Playhouse 90 (1956–1961)
8.2/10
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11 user 6 critic

The Comedian 

Sammy Hogarth, a vaudeville comedian who now has his own TV show, is a ruthless egomaniac who demands instant obedience from his staff and heaps abuse on those in lesser positions than his.... See full summary »

Director:

John Frankenheimer

Writers:

Ernest Lehman (novel), Rod Serling
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Cast

Episode credited cast:
Mickey Rooney ... Sammy Hogarth
Kim Hunter ... Julie Hogarth
Edmond O'Brien ... Al Preston
Mel Tormé ... Lester Hogarth
Constance Ford ... Connie
Whit Bissell ... Otis Elwell
King Donovan ... The Director
Eddie Ryder Eddie Ryder ... Jake
H.M. Wynant ... Sonny
Michael Ross Michael Ross ... Masseur (as Mike Ross)
Rest of cast listed alphabetically:
Claudette Colbert ... Herself - Hostess
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Storyline

Sammy Hogarth, a vaudeville comedian who now has his own TV show, is a ruthless egomaniac who demands instant obedience from his staff and heaps abuse on those in lesser positions than his. His most vituperative behavior, however, is reserved for his weak-willed brother, Lester, whom Sammy has hired as his assistant but whom he really uses as his whipping boy. Written by frankfob2@yahoo.com

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Details

Country:

USA

Language:

English

Release Date:

14 February 1957 (USA) See more »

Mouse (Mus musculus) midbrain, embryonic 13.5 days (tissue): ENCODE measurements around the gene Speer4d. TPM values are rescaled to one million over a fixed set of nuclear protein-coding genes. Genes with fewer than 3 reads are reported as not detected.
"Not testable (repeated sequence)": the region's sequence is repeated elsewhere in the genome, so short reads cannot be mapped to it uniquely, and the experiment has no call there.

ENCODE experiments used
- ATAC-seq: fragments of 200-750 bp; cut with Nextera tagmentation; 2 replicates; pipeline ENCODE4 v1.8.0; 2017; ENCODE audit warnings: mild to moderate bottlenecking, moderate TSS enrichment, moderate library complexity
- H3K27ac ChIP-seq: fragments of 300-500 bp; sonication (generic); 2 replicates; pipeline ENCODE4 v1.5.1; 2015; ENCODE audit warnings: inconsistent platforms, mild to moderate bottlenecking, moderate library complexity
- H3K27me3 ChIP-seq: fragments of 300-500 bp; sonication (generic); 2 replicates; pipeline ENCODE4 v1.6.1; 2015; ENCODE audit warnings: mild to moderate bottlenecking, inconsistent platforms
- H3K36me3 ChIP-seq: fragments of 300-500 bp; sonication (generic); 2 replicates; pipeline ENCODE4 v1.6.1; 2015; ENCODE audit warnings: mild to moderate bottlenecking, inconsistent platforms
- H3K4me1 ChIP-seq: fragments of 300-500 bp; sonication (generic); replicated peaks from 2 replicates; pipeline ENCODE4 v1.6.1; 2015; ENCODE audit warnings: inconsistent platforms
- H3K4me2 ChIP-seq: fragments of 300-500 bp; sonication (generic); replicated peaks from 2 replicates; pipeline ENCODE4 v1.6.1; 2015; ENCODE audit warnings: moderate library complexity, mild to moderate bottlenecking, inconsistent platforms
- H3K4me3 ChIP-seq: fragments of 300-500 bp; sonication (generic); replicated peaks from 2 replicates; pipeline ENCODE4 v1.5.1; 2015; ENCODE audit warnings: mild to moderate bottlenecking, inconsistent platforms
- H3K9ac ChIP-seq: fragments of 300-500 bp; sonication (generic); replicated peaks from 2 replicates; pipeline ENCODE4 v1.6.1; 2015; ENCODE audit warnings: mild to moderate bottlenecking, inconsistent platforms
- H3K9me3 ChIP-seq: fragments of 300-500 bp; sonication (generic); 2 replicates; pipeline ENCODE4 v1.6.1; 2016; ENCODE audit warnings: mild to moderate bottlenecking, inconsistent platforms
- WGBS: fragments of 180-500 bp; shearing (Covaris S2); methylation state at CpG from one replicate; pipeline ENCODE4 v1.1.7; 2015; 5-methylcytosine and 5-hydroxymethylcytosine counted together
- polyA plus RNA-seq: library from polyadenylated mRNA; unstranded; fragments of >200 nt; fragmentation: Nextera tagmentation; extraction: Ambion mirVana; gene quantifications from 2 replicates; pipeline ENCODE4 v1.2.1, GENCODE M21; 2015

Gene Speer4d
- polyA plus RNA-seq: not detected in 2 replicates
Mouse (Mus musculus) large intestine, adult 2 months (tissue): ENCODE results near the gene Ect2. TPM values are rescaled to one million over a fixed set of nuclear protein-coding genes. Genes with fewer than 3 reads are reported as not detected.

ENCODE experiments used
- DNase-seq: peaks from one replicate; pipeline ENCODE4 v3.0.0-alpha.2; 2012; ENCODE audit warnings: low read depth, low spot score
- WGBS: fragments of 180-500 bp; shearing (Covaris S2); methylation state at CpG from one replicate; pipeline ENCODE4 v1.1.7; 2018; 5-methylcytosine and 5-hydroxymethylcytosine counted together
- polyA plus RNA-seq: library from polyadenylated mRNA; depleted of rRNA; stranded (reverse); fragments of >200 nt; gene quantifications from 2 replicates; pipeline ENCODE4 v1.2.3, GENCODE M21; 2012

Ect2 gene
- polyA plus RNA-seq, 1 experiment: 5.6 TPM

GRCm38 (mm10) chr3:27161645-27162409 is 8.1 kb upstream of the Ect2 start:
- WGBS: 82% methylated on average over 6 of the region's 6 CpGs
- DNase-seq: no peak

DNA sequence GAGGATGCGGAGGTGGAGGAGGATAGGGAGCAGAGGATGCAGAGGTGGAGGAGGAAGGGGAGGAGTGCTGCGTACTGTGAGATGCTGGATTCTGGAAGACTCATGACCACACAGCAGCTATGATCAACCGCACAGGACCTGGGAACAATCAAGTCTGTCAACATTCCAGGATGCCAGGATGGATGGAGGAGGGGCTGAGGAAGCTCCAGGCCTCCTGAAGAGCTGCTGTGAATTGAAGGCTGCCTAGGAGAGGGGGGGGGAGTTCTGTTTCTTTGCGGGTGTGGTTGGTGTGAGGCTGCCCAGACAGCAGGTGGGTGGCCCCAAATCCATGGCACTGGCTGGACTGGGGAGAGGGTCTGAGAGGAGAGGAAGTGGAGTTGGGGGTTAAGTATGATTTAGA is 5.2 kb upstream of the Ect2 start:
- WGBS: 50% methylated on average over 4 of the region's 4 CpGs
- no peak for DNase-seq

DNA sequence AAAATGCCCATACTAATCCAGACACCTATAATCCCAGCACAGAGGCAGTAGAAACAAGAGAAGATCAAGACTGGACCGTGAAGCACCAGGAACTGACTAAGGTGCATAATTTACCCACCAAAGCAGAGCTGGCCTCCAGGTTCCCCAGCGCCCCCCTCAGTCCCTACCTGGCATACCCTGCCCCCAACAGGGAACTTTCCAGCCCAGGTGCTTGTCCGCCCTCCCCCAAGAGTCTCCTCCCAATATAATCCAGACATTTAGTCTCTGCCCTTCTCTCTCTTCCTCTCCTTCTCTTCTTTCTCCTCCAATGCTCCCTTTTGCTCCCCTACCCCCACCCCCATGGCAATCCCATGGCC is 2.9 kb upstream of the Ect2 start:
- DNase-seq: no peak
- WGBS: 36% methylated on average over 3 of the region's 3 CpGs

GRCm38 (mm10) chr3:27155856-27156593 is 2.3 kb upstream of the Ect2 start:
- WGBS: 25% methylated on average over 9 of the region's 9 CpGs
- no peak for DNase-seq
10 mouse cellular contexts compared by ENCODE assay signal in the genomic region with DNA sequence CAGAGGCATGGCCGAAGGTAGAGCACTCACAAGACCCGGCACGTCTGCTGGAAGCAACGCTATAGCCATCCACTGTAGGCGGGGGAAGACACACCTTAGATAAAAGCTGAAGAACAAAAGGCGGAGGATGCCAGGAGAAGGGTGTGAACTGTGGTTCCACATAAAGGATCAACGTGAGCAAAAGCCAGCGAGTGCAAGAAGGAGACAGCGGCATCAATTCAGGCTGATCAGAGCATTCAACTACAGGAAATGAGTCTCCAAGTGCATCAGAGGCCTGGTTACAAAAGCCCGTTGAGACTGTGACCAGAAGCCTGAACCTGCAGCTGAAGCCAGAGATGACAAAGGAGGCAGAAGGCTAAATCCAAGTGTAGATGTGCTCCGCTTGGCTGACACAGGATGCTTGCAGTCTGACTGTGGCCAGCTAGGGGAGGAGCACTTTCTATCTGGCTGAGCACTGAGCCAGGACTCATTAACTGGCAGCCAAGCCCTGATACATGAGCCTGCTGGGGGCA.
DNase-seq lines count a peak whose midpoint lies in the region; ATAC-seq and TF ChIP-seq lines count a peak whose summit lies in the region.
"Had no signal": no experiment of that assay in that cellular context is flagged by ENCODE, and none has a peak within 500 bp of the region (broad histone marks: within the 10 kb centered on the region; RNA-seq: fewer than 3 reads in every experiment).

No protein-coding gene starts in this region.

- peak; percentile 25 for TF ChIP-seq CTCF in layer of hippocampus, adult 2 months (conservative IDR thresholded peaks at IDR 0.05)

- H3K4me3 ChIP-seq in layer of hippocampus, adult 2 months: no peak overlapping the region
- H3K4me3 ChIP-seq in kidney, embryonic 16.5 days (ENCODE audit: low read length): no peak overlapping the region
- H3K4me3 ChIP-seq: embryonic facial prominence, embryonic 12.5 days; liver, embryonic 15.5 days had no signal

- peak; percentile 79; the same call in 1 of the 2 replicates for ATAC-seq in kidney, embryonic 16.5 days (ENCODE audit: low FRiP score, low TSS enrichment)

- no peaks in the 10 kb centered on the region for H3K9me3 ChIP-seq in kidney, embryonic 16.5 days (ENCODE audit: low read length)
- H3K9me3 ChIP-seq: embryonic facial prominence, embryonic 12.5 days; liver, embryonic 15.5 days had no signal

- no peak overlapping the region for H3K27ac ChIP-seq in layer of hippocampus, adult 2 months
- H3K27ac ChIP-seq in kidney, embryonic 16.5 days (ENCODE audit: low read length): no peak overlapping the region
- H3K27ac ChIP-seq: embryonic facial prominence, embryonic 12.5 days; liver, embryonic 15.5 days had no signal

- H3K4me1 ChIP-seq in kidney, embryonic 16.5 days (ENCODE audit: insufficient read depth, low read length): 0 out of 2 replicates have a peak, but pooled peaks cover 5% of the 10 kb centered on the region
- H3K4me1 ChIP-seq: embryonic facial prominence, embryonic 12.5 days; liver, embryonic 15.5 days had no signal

Company Credits

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Technical Specs

Runtime:

|

Sound Mix:

Mono

Aspect Ratio:

1.33 : 1
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Did You Know?

Trivia

Mickey Rooney brought many women to the casting sessions and got many of them hired as dancers in the show production numbers. See more »

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User Reviews

 
Mickey Rooney is a Revelation
25 December 2010 | by megunticookSee all my reviews

I watched this yesterday and was astounded by the performances of all, but especially Mickey Rooney. He is so natural and fluid. His performance is seamless. For those who think of Mickey Rooney as a happy-go-lucky character type, this performance will floor you. He is nasty and ruthless and heartless. The rest of the cast is similarly flawless. How much time did it take to rehearse, I wonder? Watching these old live broadcasts is also a revelation. That they were able to have such variety and density in such confined environs is amazing. While some things such as transitions and breaks are crude by today's standards, that they did all of this live is impressive. There is a montage near the end of the program with cross-fades and multiple locations. How did they do it? The writing is equally spectacular. Can one think of anything similar being done today? As another reviewer noted, the denouement does have something of a false ring to it. I won't spoil it here. I know how I would have ended it. It would be interesting to read the Ernest Lehman story on which the show is based to see if it is the same.


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